The Procter & Gamble Company (NYSE:PG) has been one of the best-known corporations in the world, brewing success decade after decade. But, since the year 2000, its business has reached a whole new level, with its brand portfolio today exceeding $25 billion, up from just $10 billion back then. With the management recently announcing the come-back of its former CEO, A.G. Lafley, who was formerly at the center of operations driving the company’s growth, to lead the company’s restructuring program and accelerate its expansion into the emerging markets, there is a whole new optimism that the company is going to repeat its success in the coming years.
With operations in over 180 countries and a very strong product portfolio, many of which are the world’s most successful brands, The Procter & Gamble Company (NYSE:PG) enjoys the trust of the best fund managers in the world, including the likes of Warren Buffet, Bill Ackman, and Donald Yacktman, with over $120 billion worth of shares held by institutions, showing the faith of the experts in this company. Should individual investors also get into this stock, or are we better off without it?
Strong product portfolio
With presence in Beauty, Grooming, Health Care, Fabric and Home Care, and Baby & Family Care sectors, the company has a very strong and diverse product portfolio with nearly $84 billion in sales and more than $10 million in net earnings. The company’s organic sales increased by 3% last year, which management intends to further with improving margins, and overall sales are expected to grow by 11% to $22.8 billion in the fourth quarter of 2013.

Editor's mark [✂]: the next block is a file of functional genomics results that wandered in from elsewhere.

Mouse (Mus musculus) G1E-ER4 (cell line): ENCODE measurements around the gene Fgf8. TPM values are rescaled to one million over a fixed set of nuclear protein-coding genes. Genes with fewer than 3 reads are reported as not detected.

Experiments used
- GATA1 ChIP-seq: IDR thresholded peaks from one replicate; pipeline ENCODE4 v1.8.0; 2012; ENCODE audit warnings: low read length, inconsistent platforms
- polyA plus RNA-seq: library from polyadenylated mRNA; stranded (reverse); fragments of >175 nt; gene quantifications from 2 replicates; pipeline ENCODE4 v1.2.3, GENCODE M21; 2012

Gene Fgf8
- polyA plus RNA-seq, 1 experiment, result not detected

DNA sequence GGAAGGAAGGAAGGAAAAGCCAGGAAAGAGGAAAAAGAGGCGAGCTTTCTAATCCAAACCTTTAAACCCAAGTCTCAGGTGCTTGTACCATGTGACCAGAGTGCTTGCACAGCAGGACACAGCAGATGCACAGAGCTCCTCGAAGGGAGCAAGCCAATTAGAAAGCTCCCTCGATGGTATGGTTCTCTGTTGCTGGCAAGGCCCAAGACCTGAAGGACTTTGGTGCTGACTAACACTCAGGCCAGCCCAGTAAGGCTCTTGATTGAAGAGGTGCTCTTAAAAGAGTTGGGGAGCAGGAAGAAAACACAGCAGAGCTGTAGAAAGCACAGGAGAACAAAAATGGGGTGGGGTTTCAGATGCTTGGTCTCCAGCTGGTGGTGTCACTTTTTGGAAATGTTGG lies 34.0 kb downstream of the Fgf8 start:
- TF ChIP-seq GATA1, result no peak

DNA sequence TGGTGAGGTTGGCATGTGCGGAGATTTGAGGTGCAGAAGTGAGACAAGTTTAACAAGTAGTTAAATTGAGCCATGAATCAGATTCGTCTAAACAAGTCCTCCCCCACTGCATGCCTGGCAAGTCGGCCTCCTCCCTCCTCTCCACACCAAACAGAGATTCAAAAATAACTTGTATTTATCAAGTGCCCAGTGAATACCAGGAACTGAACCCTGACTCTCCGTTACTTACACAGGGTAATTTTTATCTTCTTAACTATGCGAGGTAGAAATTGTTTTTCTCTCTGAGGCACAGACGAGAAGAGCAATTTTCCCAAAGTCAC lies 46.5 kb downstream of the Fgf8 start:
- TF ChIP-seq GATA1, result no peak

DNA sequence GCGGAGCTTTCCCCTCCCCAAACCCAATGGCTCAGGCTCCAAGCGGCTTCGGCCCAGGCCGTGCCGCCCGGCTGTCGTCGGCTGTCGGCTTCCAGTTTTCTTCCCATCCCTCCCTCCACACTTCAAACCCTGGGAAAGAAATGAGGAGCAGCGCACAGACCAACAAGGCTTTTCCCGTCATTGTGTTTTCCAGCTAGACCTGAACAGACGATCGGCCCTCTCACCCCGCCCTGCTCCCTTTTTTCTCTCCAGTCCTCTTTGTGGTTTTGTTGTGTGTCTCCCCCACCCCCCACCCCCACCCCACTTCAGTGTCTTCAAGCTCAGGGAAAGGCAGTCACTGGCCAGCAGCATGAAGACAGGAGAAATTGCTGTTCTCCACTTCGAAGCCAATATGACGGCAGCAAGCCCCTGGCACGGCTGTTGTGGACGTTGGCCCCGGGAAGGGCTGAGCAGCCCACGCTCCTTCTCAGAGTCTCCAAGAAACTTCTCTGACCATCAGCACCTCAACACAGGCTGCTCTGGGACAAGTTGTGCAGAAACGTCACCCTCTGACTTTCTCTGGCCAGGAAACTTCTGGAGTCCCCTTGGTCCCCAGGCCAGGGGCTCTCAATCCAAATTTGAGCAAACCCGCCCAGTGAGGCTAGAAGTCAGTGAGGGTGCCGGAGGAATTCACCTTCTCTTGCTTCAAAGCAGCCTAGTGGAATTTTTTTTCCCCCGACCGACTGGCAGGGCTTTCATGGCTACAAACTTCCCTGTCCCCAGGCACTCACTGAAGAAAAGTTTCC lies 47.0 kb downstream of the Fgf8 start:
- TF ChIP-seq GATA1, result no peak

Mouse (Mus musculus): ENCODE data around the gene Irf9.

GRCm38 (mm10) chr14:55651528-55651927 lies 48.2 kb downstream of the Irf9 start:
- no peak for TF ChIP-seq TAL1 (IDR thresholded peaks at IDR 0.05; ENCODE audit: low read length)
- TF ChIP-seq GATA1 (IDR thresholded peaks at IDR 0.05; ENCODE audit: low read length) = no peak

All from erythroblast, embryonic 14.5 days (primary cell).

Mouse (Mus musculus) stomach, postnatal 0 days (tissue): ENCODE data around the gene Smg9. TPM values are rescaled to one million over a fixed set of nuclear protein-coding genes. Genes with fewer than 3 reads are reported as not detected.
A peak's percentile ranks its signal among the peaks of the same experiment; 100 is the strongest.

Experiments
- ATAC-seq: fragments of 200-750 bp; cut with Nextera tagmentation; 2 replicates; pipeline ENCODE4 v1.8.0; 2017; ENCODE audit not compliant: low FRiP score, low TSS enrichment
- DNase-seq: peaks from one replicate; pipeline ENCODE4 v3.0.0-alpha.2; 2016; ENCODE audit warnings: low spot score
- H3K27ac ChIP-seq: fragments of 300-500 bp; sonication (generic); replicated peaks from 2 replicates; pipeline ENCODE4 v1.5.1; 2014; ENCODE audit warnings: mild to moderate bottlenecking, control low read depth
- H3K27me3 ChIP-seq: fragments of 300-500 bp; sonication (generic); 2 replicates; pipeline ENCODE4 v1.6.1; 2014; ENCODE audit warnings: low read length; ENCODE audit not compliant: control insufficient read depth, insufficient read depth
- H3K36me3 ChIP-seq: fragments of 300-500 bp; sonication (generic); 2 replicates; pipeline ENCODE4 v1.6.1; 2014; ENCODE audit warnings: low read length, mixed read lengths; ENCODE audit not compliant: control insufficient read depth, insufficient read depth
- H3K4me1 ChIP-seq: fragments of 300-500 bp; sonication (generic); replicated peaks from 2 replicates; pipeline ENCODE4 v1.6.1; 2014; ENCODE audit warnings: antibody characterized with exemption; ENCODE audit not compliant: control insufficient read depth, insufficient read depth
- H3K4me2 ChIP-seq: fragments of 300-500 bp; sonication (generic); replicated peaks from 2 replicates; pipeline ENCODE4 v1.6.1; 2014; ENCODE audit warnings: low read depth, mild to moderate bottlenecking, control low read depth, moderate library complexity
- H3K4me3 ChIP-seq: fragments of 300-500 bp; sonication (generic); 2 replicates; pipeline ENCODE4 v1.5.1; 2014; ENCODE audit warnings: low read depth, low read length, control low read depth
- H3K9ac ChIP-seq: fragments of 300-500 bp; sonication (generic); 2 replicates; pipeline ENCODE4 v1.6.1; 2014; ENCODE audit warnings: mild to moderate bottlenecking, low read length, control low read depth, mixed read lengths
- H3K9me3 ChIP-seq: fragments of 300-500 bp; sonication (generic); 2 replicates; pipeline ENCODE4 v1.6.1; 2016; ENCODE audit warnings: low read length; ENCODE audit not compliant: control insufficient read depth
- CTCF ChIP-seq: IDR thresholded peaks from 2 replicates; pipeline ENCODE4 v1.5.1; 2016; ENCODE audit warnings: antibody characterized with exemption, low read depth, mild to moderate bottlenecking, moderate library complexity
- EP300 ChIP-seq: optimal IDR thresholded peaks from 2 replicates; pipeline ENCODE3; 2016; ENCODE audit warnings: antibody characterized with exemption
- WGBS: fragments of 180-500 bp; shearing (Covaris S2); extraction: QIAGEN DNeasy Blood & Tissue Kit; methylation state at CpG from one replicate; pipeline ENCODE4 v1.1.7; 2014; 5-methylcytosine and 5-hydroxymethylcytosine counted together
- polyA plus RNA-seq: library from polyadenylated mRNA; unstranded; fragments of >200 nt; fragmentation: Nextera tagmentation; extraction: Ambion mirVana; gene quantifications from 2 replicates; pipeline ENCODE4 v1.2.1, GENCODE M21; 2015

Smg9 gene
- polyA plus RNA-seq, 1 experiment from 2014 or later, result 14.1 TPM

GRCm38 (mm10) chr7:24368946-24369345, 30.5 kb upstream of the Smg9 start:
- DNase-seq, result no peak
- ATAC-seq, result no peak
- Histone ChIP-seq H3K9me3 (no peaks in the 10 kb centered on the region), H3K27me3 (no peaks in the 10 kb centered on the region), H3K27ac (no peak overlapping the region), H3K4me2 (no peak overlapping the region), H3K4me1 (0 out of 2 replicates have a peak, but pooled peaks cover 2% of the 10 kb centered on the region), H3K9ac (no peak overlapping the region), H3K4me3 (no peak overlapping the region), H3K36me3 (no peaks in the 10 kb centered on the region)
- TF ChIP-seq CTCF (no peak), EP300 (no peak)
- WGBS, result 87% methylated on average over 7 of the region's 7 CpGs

Strong growth in developing markets
The developing markets are providing a great platform for the company’s expansion, with 38% of the company’s sales coming from developing markets, which the company intends to further increase by entering into 20 new countries this year.
With consumer spending in emerging markets expected to increase between 7.7% and 15.2% from 2013 to 2016, and the middle class population in developing markets expected to increase by 1.37 billion people by 2020, opportunities are wide open for FMCG companies to increase operations at an accelerated pace. The Procter & Gamble Company (NYSE:PG) seems to tap this opportunity with all its might.
$10 billion cost-saving plan
Management announced a $10 billion cost-saving plan for 2016, which it intends to achieve by improving net manufacturing productivity by 5% annually. Under the plan, there will be a layoff of 5,700 workers by the end of fiscal 2013, then a further reduction of non-manufacturing jobs by an additional 2%-4% per year from fiscal 2014 through 2016.
Another $1.2 billion will be saved in annual cost of goods, and $1 billion in marketing costs, by 2016. When this plan is completed, the company’s margins will improve further, along with improving both top-line and bottom-line growth.
Procter & Gamble is a dividend aristocrat
The company has consistently rewarded shareholders with dividends for the past 57 years. Currently, it offers a dividend yield of 3.1%, which makes it a compelling stock for long-term investors. The company’s giant portfolio and the decent dividend make it a stable and safe stock to own.
Add to that the fact that the company has a $5 billion-$6 billion share repurchase program lined up for 2013, which should further improve share value.
|Procter & Gamble||Colgate-Palmolive (NYSE:CL)||Kimberly-Clark (NYSE:KMB)|
|Market Cap||214.11||54.68 B||37.67|
Kimberly Clark Corp (NYSE:KMB) is primarily involved in the manufacture of paper-based consumer products like Kleenex, Kotex, and Huggies, among others. The company has been rewarding investors heavily with dividends for the past 40 years. The company went public in 1926 and, since then, it has had a long and steady record, today yielding an attractive 3.1% dividend. It is a very stable stock with a beta of 0.3, as over 65% of its outstanding shares are held by institutions.